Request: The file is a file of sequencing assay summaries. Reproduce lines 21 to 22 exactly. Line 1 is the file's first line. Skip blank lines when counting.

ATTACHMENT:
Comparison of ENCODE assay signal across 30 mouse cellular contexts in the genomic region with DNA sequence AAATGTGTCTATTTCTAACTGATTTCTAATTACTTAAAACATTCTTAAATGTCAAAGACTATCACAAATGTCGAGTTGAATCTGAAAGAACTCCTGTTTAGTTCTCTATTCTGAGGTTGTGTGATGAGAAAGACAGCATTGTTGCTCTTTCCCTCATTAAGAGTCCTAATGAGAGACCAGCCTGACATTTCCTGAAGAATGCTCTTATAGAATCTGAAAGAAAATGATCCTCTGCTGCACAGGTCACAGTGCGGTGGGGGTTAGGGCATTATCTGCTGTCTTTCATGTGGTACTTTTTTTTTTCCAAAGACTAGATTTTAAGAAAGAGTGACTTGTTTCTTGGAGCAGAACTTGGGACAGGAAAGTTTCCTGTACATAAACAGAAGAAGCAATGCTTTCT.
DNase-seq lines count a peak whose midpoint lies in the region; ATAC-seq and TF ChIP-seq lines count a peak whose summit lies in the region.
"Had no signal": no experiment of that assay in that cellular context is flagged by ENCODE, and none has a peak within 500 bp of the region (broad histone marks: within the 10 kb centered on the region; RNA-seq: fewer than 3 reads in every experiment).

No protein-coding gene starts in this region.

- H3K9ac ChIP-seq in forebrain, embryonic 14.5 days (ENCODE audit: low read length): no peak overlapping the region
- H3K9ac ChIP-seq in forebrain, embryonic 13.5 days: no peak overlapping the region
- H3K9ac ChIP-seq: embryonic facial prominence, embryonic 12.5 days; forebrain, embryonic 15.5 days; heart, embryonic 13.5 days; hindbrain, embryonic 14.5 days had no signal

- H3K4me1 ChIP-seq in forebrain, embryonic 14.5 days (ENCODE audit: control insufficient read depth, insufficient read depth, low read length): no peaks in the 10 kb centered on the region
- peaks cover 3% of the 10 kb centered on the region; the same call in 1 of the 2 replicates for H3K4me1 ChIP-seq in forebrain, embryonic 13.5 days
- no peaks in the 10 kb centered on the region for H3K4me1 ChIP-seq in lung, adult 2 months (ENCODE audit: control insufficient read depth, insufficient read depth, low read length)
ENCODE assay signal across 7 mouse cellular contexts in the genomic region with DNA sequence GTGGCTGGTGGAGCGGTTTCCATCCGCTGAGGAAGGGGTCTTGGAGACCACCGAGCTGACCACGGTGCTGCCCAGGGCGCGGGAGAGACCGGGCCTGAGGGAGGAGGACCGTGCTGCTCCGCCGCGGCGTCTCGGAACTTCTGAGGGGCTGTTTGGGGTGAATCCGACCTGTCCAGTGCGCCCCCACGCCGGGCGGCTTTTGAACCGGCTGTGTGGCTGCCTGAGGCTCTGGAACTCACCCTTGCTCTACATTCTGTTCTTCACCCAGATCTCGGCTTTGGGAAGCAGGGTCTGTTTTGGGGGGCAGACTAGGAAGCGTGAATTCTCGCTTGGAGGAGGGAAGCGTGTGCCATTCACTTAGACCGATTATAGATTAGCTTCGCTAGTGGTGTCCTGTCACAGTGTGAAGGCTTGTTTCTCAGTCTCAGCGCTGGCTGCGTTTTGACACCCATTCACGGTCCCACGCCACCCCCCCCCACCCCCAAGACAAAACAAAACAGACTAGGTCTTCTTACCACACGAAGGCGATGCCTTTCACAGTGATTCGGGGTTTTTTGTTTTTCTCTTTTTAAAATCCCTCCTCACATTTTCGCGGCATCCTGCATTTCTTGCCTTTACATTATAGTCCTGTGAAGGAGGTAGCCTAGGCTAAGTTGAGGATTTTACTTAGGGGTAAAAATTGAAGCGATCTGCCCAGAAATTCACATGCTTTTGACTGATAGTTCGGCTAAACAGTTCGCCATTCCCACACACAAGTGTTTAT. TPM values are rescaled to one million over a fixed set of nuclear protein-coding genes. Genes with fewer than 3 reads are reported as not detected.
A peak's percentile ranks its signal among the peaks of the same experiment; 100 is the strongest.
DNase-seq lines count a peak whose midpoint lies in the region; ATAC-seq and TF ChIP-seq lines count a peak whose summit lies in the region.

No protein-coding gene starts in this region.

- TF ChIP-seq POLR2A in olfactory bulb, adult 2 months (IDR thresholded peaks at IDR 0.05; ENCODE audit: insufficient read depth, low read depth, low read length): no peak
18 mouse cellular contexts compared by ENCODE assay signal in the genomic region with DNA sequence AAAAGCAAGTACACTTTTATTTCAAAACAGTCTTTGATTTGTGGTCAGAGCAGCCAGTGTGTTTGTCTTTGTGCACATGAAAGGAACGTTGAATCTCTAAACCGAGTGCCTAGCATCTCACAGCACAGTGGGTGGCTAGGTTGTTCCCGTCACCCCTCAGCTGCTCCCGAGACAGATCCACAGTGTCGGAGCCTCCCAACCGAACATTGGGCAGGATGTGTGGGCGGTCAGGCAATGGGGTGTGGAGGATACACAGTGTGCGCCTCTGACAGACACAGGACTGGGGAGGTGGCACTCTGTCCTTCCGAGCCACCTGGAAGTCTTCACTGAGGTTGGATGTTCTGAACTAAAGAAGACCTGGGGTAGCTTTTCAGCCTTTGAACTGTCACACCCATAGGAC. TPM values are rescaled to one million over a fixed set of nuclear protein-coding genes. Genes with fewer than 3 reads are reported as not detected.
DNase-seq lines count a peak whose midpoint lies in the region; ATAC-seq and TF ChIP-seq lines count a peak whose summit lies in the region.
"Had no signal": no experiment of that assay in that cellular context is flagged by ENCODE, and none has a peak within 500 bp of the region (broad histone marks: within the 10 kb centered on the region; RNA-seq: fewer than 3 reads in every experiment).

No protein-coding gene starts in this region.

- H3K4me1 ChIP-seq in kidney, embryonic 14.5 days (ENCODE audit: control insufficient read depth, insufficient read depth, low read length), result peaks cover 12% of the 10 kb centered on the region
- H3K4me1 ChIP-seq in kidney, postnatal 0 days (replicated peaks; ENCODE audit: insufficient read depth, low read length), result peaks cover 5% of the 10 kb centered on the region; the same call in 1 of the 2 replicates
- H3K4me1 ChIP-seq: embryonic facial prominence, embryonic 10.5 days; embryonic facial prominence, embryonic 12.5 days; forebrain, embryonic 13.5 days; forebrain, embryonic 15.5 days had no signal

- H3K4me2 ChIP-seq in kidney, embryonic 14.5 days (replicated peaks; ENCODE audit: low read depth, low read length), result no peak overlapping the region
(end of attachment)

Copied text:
- H3K4me1 ChIP-seq in kidney, postnatal 0 days (replicated peaks; ENCODE audit: insufficient read depth, low read length), result peaks cover 5% of the 10 kb centered on the region; the same call in 1 of the 2 replicates
- H3K4me1 ChIP-seq: embryonic facial prominence, embryonic 10.5 days; embryonic facial prominence, embryonic 12.5 days; forebrain, embryonic 13.5 days; forebrain, embryonic 15.5 days had no signal